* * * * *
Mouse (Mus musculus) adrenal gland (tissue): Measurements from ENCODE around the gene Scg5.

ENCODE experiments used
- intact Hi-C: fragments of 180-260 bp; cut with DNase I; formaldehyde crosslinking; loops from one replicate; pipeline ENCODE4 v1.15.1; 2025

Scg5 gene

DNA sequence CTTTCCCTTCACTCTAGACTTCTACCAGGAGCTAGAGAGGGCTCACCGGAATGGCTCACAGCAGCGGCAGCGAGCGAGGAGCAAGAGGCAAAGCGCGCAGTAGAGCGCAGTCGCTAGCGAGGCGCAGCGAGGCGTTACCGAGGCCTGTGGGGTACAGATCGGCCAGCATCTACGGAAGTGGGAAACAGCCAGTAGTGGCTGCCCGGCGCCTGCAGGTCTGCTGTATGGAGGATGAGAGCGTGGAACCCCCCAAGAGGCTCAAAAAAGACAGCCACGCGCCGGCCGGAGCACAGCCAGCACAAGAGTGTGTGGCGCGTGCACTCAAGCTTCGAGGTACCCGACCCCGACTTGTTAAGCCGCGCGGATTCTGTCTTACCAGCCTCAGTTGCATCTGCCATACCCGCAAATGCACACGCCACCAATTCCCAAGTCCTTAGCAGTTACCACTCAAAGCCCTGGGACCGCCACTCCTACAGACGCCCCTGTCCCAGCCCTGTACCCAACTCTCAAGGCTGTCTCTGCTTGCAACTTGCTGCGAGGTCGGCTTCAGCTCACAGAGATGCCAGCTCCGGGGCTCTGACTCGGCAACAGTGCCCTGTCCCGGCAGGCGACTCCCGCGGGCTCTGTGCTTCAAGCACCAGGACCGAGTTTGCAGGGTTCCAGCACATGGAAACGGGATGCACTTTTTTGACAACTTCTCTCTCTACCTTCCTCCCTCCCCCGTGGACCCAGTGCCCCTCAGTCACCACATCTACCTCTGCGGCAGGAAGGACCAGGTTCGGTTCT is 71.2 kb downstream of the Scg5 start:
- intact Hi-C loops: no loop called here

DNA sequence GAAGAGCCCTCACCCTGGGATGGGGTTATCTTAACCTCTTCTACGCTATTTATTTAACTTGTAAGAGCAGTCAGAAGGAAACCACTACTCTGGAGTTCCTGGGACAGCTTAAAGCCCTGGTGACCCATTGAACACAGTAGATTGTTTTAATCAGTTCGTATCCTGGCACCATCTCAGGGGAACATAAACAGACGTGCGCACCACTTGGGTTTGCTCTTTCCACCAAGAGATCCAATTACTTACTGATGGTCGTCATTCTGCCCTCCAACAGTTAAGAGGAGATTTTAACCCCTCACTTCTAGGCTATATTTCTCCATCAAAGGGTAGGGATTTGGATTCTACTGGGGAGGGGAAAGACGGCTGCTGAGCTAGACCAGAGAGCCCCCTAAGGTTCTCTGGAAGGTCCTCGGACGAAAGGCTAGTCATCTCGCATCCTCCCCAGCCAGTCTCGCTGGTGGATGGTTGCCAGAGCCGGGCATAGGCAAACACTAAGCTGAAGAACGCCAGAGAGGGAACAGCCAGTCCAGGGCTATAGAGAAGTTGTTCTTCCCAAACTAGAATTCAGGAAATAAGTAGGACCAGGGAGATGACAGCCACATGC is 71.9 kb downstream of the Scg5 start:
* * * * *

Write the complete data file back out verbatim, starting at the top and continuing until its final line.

Mouse (Mus musculus) adrenal gland (tissue): Measurements from ENCODE around the gene Scg5.

ENCODE experiments used
- intact Hi-C: fragments of 180-260 bp; cut with DNase I; formaldehyde crosslinking; loops from one replicate; pipeline ENCODE4 v1.15.1; 2025

Scg5 gene

DNA sequence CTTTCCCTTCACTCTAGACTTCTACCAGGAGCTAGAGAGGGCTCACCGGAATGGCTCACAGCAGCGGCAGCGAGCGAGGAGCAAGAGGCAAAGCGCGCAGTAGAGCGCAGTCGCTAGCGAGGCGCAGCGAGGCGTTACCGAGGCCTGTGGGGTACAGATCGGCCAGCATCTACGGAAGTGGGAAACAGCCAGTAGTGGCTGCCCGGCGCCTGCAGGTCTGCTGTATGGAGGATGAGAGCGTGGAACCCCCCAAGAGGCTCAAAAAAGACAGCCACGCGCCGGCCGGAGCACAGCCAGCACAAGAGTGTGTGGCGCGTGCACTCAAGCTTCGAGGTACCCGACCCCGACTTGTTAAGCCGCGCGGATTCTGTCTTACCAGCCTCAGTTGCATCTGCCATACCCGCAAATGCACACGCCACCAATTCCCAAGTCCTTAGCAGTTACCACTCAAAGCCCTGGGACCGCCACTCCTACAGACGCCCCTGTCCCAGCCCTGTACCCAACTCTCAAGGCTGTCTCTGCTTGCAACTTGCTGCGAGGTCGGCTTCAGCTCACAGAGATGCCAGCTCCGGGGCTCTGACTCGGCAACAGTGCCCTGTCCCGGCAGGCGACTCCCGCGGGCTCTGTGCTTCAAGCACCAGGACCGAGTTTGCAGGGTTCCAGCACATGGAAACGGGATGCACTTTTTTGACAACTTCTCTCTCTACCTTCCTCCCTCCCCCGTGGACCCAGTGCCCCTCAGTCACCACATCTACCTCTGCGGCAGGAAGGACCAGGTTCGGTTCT is 71.2 kb downstream of the Scg5 start:
- intact Hi-C loops: no loop called here

DNA sequence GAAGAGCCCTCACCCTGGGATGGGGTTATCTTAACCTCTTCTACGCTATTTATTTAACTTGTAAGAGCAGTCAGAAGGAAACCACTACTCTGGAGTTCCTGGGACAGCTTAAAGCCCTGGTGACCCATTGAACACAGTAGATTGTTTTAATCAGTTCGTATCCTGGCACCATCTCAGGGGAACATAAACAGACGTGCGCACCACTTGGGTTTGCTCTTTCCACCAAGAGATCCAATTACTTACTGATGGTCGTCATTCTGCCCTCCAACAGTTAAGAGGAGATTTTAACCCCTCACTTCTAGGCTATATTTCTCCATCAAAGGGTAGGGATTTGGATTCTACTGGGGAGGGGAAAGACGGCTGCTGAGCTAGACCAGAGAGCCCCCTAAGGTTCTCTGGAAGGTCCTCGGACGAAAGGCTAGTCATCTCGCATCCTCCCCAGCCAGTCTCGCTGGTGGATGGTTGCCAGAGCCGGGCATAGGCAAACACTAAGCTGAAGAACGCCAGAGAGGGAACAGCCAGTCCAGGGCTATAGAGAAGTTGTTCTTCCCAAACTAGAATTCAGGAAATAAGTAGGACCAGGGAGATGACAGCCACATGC is 71.9 kb downstream of the Scg5 start: